Patients and hospital visitors spending over €8,000 a day on car parking charges
Published 28/06/2016 | 14:46
Patients and visitors are shelling out more than €57,000 a week in car parking charges – in excess of €8,200 a day – to some hospitals, new figures reveal.
The unpopular charges are generating millions of euros in income for hospitals and causing hardship for many people who have no other option but to travel to hospital by car.
However, the HSE has issued no guidelines to hospitals, leaving people facing a postcode lottery when it comes to fees.
It also means there is no consistency in the concessions or discounts which hospitals should offer those who have a long-term illness and may need to spend several hours in the car park, an Irish Independent investigation has revealed.
And a growing number of public hospitals have handed over the management to car parks to private firms for annual rent of nearly €2m in some cases.
A survey of fees found daily rate can range from €3 to €15 while the hourly fee can vary from €1.20 to €2.70..
Hospitals justify the charges saying they are necessary to deter motorists who are working or shopping from using their car parks for free at the expense of spaces for patients and visitors.
They also insist the money is re-invested into hospital services as well as the upkeep of the car park.
However, the extent to which the fees are becoming a “tax on the sick” has been highlighted in surveys of cancer patients which showed how they are among a range of hidden costs that can mount up.
A spokeswoman for Cork University Hospital said it received nearly €3m in income from carking parking fees last year. The charges brought in €1.4m for University Hospital Waterford .
Smaller hospitals are also benefiting from the charges which brought in €697,010 in 2014. It also received €1,374 from clamping fees.
South Infirmary Hospital in Cork got €326,749 from its car park while the income to South Tipperary General Hospital topped €341,677.
A spokeswoman for the hospitals said there is significant demand for car parking.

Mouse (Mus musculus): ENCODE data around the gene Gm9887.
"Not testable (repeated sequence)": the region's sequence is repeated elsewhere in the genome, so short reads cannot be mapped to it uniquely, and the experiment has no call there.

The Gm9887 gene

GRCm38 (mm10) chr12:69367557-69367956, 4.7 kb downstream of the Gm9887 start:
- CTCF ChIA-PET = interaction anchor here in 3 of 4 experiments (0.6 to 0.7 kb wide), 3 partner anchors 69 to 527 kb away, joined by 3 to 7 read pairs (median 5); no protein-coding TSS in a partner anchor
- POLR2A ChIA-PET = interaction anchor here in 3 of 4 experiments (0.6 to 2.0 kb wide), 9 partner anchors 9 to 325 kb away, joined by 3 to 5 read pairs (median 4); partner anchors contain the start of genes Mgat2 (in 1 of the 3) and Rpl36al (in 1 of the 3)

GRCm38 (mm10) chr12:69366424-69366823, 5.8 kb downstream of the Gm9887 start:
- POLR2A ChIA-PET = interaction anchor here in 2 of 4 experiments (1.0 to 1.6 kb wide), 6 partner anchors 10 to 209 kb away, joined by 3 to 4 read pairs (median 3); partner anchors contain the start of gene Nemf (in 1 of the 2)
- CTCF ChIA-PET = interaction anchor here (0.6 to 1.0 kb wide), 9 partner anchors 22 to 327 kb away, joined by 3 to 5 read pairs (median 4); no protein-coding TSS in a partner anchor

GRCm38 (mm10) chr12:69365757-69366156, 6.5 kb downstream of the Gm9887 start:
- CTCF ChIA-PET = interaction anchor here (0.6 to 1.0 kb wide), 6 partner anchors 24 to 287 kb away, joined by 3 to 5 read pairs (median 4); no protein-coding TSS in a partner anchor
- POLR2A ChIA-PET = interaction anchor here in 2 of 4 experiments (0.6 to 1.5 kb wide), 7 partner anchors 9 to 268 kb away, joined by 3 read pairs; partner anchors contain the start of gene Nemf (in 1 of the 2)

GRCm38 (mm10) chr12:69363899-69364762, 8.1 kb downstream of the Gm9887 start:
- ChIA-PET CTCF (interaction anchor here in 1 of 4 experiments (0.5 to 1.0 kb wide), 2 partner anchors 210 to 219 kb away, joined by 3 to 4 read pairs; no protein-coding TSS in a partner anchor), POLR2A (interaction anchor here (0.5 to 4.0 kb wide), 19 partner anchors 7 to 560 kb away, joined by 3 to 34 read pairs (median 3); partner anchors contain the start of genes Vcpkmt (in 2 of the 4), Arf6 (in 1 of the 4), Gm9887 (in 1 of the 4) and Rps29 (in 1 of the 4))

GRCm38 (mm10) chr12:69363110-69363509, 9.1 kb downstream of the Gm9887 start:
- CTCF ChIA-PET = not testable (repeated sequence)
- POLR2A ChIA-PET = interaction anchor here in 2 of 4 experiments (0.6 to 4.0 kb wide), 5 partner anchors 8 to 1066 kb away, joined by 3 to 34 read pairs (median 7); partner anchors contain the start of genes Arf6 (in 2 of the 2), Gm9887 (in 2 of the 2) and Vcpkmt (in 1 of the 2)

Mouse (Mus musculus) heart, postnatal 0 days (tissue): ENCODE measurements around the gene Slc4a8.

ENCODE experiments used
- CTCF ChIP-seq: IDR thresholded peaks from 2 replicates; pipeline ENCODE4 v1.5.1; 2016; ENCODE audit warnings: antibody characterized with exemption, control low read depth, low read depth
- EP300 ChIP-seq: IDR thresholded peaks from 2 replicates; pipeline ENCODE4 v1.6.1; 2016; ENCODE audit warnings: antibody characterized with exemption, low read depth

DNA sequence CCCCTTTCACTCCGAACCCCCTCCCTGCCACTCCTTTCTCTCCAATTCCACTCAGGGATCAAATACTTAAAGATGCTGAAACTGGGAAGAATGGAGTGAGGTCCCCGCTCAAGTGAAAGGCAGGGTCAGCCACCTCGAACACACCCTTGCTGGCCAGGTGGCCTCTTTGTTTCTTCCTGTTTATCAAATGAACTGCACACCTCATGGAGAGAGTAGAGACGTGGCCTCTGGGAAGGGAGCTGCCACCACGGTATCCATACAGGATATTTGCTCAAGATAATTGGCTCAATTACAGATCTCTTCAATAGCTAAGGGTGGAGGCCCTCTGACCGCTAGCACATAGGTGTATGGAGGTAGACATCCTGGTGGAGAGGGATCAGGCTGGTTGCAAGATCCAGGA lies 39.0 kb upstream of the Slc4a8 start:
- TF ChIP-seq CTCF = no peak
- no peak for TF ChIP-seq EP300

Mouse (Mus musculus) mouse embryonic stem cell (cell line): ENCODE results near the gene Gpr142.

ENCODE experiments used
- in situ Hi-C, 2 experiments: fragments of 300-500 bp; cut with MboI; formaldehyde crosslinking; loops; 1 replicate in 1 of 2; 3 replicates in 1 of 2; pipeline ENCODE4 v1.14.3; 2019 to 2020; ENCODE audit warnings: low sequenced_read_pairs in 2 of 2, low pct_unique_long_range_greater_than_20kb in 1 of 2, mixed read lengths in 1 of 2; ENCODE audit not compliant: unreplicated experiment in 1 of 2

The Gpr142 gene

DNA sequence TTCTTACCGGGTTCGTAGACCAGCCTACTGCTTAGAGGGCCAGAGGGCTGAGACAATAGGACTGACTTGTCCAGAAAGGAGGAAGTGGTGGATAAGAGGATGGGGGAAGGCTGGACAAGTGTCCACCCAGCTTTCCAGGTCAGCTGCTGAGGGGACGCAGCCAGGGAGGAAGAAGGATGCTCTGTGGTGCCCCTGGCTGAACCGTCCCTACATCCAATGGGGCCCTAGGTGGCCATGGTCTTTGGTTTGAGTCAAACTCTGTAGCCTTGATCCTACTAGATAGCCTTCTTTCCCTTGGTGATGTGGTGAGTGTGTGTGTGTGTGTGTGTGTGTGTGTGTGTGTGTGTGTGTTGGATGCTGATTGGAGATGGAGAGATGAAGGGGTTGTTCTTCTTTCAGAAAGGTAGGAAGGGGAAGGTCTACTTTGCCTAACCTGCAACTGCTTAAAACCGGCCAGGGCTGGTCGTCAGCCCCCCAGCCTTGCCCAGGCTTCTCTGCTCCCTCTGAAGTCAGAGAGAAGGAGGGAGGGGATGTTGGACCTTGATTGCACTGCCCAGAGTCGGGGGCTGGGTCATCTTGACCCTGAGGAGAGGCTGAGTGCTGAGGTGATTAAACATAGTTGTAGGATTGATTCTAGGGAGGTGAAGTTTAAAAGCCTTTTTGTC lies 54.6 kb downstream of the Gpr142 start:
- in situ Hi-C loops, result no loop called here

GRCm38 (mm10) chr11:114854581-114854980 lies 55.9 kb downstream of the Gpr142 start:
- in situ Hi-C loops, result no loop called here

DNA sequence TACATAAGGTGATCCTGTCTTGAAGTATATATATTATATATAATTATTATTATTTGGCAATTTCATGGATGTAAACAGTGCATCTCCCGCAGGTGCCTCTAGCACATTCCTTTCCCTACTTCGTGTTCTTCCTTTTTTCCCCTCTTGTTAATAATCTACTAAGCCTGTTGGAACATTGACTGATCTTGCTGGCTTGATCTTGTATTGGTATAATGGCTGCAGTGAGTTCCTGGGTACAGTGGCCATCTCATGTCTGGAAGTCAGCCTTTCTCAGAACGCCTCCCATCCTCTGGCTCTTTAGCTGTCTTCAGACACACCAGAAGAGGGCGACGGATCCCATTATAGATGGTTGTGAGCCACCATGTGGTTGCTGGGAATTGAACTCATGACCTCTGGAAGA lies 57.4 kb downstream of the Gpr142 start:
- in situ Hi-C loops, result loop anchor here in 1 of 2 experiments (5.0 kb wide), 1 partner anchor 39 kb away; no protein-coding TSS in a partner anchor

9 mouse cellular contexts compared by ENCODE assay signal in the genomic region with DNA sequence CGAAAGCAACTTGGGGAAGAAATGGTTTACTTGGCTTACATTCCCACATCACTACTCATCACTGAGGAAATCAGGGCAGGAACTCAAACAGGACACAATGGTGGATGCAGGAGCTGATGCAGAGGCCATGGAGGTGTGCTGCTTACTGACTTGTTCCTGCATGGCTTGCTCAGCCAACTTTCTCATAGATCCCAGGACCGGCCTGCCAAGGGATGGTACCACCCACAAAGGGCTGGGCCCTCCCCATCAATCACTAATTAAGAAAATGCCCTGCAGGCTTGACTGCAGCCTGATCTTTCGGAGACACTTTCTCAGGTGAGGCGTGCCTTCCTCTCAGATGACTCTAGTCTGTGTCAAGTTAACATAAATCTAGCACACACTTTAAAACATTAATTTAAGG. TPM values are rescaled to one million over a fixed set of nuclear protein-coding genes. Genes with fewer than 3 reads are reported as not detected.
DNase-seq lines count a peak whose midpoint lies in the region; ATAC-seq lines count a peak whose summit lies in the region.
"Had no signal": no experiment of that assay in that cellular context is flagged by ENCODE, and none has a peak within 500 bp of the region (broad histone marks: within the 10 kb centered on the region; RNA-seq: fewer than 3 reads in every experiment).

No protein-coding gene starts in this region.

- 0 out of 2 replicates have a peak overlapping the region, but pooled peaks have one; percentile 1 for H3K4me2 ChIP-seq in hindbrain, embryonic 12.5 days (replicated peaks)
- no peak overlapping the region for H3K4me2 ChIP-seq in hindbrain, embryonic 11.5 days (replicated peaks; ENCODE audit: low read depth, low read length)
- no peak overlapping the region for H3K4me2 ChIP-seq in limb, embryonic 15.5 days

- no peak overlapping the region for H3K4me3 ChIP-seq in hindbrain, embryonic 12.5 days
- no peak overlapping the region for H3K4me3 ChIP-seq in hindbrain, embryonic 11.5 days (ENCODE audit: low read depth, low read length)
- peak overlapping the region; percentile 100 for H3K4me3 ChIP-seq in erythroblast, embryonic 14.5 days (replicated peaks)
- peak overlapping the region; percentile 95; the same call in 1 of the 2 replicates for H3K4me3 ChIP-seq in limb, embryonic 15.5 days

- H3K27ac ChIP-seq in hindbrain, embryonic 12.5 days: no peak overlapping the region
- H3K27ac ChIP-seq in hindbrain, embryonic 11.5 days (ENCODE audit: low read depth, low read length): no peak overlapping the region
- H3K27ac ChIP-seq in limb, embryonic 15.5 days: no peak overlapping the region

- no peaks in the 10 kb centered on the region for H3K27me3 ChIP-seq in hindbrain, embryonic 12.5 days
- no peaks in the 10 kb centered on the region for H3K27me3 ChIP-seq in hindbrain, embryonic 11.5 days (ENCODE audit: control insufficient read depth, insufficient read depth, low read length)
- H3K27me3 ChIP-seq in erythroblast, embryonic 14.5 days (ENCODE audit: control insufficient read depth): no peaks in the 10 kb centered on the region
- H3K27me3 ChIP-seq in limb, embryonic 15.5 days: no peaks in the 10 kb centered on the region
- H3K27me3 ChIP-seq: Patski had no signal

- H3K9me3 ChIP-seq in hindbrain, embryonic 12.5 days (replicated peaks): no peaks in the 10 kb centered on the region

”The efficient management of parking spaces and traffic flow on hospital campuses is crucial to ensure ongoing availability of parking spaces, free flow of traffic on campus and unobstructed access for emergency vehicles at all times”.
She said there also need to be proper use of spaces designated for drivers with disabled permits and proper use of spaces designated as drop-off points near the hospital entrance.”
In the Midlands region, Tullamore Hospital raked in €411,922 while Portlaoise took in €360,426.
University Hospital Limerick which has a daily parking rate of €10 generated €833,644 in income.
A spokesman for St Vincent’s Hospital in Dublin which is located in Dublin 4 said its car park is managed by an outside company.”Income from the car park at the campus is ring-fenced to fund future car park loan repayments , repairs and maintenance,” he insisted.
Beaumont Hospital in the north of the city said the car park is managed by a private company which pays it rent of €1.9m .
Commenting on the charges, Justin Moran, head advocacy at Age Action Ireland said older people have highlighted the financial burden it poses.
“As an example we researched and produced a report on the experience of older people of outpatient services in University Hospital Galway.
“Some 68pc said they found car parking charges excessive. A lot of them linked this to the amount of time they have to spend waiting to be seen due to the practice of block-booking appointments.”
Some hospitals are also imposing clamping fees and others are not. But the release charge also varies and can be as high as €120 in some hospitals.
A spokesman for St Vincent’s Hospital in Dublin which charges €120 to release a car said it can be appealed and each case is examined individually.
“There were ten full refunds and 24 part refunds in 2014. A total of 414 vehicles were clamped in the course of the year.”
Other hospitals have outsourced clamping to private companies and they keep the fee.
Cork University Hospital €2.70 per hour up to €15.00 max.
Mater Hospital Dublin €3 per hour, €15 for 24 hours
Beaumont Hospital Dublin €2.40 per hour, €9 maximum daily charge
St Vincent’s Hospital €2.50 for first hour, €14 daily charge
Our Lady’s Hospital, Crumlin €3.20 for first hour, €5 for 1-2 hours, €10 daily charge, €36 weekly rate
Letterkenny Hospital, Donegal €1.20 per hour, €6 daily rate, €15 for one week
University Hospital, Galway €2 per hour, €9 daily rate, €30 for one week
University Hospital, Limerick €2 first hour, €4 for two hours, €10 daily rate
University Hospital Waterford €4 for over 20 minutes up to three hours, €8 from five hours, €20 for five consecutive days
Kerry General Hospital first 20 mins free, €3 for 20 mins to 1 hours, €12 daily rate